Studio: Full Moon Features
Director: Charles Band
Writer: August White, Craig Hamann
Producer: Charles Band
Stars: Robin Sydney, Jessica Morris, Meredith McClain, Tim Thomerson, Tracy Scoggins, Phil Fondacaro, Frank Welker
A doll-centric horror anthology featuring tales about legendary Italian Skull Heads that protect their guardians, Worry Dolls that can take away a person’s troubles, and Demonic Toys forced to fight interplanetary police officer Dollman.
Remember the heyday of Blockbuster Video, when a new Full Moon release meant hands that eagerly clutched a VHS tape with excited anticipation to see not only the movie, but the ahead-of-their-time Videozone segments that played after the film? Those days are over.
They have been over for several years, in fact. The exact beginning of Full Moon’s decline is difficult to pinpoint. One top candidate for that dubious honor may be their predilection for filming two movies at the same time when in actuality they were splitting one cohesive story into two separate films (see Trancers 4 and 5 for an example). Now, like “Devildolls” before it, Charles Band attains a new low in fan exploitation by presenting an “anthology” that is actually three truncated versions of previous Full Moon films cobbled together into one semi-coherent disappointment.
“The Protectors” is roughly 39% of the 2009 Full Moon feature “Skull Heads.” Finding points in the story where the other 61% was pulled is easy. A trio of filmmakers wants to use an Italian castle for a location shoot. After making it perfectly clear that under no circumstances does he want the filmmakers anywhere near his house, Mr. Arkoff tears up a business card and angrily dismisses the group. The next time we see the trio is just under two minutes later, when they are eating dinner over candlelight with the Arkoff family inside their home. In addition to a housekeeper who suffers two assaults and is then never seen or heard from again, a physical confrontation between two men ensues during the climax. There is a scene change while the fight is ongoing and then the next time either character is seen, they are suddenly each in a completely different location. It should also be mentioned that the dolls this story centers on have a collective screen time of somewhere around one minute.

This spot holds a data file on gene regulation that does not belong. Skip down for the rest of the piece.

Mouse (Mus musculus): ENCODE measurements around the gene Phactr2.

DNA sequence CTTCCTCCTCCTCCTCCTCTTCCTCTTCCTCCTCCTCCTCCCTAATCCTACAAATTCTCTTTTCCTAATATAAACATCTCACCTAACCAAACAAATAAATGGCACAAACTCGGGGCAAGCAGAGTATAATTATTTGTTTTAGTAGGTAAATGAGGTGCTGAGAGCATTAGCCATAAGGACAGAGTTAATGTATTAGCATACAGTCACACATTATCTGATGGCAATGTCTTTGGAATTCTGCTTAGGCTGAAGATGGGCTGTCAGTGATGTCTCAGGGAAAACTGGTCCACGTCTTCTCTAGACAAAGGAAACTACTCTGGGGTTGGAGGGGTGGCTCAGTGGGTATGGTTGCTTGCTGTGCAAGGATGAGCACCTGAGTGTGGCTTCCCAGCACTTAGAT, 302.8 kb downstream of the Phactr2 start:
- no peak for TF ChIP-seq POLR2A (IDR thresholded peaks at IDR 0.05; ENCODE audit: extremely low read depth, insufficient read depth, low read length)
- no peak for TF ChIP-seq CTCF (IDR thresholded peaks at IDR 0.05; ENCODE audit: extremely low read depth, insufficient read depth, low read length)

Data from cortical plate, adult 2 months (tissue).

“Worry Dolls” fares the same. The first scene introduces Eva, the new inmate at a women’s prison, and two guards who factor into the story. The second scene shows Eva receiving a box of worry dolls from a little girl. Maybe why this little girl is in the warden’s office of a women’s prison is a question answered in “Dangerous Worry Dolls,” the full movie that this was culled from. Maybe that film also explains why there are four worry dolls, yet we only ever see one. Just do not expect to find those answers here. Almost as baffling is when Eva uses the worry dolls by whispering names of characters that have not even been introduced yet. Similarly jarring jumps accompany every other scene change. It’s obvious that pieces are missing, and this story was not meant to fit into the shortened runtime.
With a running time of 64 minutes, the original “Dollman vs. Demonic Toys” was barely feature length to begin with. More than half of that one-hour movie must have been filler, because Band found a way to trim that down to just 30 minutes for the final segment, “Demonic Toys.” As if half of a movie is not enough of a cheat, “Dollman vs. Demonic Toys” is a sequel to both “Dollman” and “Demonic Toys,” with a character from “Bad Channels” tossed in for good measure. Anyone who has not seen those movies is already three films behind when this abbreviated story begins.
Whatever entertainment value there may be in the actual content of this collection is automatically negated by the very nature of its patchwork cash grab. Frankensteining three full features into three short stories is already indefensible. Couple that with the fact that these stories do not even work together. “Worry Dolls” features strap-on sex toys, a transgender person, and prison rape. Those elements have context in their own segment. But this plays before a story about a foot-high cop from another planet spouting one-liners while shooting wisecracking demon puppets. The juxtaposition of these two stories alone creates an extremely unbalanced tone. The original release dates for these films further separate the segments by 15 years, and that age difference shows.
“Skull Heads” and “Dangerous Worry Dolls” were unfamiliar to me before I watched “The Haunted Dollhouse.” I suspect that may be true for a number of Full Moon fans. I am perplexed why Band did not just re-release those two titles as some sort of double-feature DVD instead of shrinking them down and packaging a “new” movie. I would have seen those films on their own and would probably not be left shaking my head at the ever-diminishing value of the Full Moon brand.
Review Score: 10